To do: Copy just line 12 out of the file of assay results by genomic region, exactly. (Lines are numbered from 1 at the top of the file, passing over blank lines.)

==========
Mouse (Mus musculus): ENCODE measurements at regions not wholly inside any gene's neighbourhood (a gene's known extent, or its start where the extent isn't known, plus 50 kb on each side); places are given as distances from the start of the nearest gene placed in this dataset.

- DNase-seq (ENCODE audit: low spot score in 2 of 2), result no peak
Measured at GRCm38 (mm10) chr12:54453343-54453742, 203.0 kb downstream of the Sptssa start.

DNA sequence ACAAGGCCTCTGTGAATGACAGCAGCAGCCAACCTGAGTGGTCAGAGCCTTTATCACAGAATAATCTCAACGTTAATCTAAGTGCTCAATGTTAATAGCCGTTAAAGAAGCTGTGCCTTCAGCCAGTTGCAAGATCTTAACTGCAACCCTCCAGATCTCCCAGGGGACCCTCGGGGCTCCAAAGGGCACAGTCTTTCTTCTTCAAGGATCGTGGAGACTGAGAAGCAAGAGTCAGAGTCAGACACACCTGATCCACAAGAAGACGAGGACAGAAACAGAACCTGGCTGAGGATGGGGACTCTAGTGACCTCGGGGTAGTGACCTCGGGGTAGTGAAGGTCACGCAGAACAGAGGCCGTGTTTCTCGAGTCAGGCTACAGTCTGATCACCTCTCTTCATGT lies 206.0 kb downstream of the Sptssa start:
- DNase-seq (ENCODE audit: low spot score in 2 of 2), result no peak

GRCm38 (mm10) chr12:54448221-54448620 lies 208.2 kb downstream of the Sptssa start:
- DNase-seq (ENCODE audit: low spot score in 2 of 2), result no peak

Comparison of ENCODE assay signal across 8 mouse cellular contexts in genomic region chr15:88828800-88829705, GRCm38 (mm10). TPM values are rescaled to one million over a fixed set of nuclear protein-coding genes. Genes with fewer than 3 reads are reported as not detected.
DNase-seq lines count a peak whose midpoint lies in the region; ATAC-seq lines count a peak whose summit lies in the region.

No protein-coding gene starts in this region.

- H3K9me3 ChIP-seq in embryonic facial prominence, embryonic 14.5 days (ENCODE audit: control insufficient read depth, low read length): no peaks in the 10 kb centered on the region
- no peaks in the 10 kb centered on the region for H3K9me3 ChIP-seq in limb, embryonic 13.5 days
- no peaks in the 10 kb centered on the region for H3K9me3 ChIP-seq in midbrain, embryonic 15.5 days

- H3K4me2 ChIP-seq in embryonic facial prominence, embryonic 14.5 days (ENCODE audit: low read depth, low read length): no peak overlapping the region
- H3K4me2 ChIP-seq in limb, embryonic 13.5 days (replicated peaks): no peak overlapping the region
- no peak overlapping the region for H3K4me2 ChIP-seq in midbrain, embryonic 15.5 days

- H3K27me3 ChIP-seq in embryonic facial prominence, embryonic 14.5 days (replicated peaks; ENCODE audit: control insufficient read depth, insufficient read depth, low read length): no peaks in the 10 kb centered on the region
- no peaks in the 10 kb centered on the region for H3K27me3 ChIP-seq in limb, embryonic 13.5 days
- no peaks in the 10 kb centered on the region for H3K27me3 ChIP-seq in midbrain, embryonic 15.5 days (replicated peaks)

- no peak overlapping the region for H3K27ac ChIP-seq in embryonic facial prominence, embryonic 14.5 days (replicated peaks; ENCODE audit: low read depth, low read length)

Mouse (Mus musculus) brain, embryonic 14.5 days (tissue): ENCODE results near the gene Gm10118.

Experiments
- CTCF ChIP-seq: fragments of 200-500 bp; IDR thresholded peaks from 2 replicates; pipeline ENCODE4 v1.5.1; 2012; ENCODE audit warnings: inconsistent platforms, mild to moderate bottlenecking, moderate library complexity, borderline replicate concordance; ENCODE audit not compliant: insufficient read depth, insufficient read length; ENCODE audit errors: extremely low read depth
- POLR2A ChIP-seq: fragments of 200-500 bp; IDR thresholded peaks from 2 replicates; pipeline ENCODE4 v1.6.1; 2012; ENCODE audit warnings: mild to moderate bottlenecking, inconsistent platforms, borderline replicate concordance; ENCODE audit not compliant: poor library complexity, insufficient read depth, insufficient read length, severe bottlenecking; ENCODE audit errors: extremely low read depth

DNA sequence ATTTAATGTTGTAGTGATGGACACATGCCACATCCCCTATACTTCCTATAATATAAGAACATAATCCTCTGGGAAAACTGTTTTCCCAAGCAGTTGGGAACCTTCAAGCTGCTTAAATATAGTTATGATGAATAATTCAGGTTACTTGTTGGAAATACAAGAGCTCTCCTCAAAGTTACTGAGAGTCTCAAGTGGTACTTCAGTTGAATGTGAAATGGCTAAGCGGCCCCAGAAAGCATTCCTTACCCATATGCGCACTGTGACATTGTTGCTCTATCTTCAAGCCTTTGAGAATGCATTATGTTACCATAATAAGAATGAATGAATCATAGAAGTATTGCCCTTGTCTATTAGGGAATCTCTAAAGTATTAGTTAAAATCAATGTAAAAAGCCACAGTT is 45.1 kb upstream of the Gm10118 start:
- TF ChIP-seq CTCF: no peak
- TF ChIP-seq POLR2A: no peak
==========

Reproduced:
- no peaks in the 10 kb centered on the region for H3K9me3 ChIP-seq in limb, embryonic 13.5 days